What is Child-Led Learning?

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  • Written By: N. Madison
  • Edited By: Bronwyn Harris
  • Last Modified Date: 13 June 2019
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As its name implies, child-led learning is a type of education that a child leads. This is typically accomplished in a homeschool environment, though it is possible to put it to use in a more traditional setting as well. With this style of learning, a child is allowed to determine what to learn and when to learn it. He or she may even be allowed to choose his or her materials for learning, such as books, education supplements, human resources, or the natural world at large.

Though child-led learning is categorized as homeschooling, it fits better under the heading of unschooling. Unschooling seeks to get away from the traditional methods of teaching and learning, allowing children to learn from everyday things. This style hones in on the child’s interests and preferences in selecting subjects to learn and methods for learning. In such learning environments, children are not forced or coerced into learning. Instead, parents work to follow the lead of their children, providing support, resources, and instruction, in keeping with their children’s wishes.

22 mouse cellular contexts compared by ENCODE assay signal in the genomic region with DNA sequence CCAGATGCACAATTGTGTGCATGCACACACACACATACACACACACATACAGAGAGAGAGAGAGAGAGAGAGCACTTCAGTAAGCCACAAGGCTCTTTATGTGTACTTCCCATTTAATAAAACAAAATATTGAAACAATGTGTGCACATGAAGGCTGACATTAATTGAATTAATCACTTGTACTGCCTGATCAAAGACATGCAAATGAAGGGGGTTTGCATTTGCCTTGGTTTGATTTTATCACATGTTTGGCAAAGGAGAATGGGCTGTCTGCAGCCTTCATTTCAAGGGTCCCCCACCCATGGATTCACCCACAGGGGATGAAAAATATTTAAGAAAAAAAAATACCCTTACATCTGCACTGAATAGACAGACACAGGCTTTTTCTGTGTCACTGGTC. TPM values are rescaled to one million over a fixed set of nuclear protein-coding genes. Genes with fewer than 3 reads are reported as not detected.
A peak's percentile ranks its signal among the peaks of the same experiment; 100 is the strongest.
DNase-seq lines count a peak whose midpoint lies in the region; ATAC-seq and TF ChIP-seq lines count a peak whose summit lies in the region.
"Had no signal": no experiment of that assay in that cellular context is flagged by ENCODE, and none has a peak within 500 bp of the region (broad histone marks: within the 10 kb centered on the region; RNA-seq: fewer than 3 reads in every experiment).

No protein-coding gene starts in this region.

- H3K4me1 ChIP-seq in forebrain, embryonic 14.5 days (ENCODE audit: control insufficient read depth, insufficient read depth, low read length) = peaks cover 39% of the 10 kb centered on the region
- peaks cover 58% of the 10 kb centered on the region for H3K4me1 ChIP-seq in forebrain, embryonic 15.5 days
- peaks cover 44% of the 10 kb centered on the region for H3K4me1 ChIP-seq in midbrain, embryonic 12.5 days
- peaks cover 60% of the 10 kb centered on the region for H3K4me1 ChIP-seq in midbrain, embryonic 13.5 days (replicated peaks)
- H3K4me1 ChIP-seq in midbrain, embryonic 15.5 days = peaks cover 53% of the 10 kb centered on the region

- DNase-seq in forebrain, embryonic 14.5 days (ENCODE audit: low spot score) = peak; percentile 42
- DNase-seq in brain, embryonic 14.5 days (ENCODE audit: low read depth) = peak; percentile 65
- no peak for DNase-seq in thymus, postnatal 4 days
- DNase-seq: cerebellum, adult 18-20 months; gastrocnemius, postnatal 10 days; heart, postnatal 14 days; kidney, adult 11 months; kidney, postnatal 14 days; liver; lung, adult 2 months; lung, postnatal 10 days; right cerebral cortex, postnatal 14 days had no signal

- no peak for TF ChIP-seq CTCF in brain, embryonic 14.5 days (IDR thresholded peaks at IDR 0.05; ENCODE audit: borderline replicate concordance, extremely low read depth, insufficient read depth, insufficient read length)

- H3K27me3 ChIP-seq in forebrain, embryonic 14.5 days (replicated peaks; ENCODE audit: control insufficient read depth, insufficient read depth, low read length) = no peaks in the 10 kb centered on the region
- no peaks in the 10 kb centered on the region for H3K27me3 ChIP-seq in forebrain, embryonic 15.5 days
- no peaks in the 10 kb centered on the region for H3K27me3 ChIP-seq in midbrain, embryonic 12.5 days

The premise is that children learn best and rise to their full potential when they are allowed to lead the way and explore subjects when they feel ready. Proponents often state that traditional education may actually dull a child’s interest in the world around him, encouraging him to learn simply to pass tests. Once testing is over, they assert, children forget much of what they learned because they were not interested in the first place.


Opponents question whether or not children will learn the things they need to know when left to their own devices. They assert that children in child-led learning environments may miss out on certain things simply because they are not interested in them. Furthermore, opponents often argue that children in such environments don’t learn how to interact with peers and function in a structured environment.